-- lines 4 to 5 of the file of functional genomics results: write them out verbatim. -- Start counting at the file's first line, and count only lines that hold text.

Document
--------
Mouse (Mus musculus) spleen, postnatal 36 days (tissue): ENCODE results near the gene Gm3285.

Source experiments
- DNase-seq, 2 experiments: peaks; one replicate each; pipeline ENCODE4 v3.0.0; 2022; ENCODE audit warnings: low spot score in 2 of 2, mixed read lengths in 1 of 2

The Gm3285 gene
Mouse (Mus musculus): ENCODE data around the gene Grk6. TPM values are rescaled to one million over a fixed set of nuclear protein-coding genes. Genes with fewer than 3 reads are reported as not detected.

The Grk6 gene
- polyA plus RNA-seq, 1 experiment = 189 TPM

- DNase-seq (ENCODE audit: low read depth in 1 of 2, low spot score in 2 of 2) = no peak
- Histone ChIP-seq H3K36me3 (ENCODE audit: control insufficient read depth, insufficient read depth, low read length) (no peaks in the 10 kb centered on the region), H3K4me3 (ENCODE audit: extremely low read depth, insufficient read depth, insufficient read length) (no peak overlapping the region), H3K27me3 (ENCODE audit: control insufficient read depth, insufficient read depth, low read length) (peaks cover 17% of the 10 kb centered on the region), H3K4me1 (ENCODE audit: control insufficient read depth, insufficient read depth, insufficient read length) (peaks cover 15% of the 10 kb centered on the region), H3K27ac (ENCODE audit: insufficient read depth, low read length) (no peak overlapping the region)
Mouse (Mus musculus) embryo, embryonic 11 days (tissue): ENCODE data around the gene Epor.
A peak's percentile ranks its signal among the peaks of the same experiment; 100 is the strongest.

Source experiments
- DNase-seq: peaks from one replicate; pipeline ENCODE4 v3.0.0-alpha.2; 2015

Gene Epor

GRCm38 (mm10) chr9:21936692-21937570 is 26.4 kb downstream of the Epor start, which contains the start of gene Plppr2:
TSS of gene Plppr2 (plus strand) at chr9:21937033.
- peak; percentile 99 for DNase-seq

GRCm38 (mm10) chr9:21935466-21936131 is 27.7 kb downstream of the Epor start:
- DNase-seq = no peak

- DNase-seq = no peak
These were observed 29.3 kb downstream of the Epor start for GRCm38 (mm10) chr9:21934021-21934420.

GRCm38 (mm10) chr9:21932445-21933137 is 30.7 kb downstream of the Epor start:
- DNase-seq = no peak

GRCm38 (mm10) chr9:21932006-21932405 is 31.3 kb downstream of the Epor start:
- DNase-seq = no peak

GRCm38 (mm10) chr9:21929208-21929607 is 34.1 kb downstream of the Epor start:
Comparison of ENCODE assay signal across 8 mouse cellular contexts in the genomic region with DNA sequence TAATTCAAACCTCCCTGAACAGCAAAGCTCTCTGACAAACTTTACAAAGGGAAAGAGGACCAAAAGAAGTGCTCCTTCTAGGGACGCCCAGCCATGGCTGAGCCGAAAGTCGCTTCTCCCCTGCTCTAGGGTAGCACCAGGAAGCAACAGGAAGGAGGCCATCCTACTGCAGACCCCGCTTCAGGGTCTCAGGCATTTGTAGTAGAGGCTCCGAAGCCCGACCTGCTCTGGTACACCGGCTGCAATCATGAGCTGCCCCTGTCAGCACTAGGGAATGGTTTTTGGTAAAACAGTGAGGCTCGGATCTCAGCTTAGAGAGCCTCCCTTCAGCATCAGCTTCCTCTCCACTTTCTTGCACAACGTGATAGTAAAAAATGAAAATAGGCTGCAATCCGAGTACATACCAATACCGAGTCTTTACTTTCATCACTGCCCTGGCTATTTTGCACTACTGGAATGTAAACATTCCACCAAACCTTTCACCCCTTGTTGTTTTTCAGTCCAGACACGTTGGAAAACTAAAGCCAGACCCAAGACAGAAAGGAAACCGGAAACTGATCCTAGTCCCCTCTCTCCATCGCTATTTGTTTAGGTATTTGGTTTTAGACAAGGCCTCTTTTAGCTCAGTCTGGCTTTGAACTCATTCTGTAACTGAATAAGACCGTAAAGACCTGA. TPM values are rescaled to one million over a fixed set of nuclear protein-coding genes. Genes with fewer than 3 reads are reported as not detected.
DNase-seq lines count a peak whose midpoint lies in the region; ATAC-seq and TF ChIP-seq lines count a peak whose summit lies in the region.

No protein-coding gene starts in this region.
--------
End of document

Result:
The Gm3285 gene
Mouse (Mus musculus): ENCODE data around the gene Grk6. TPM values are rescaled to one million over a fixed set of nuclear protein-coding genes. Genes with fewer than 3 reads are reported as not detected.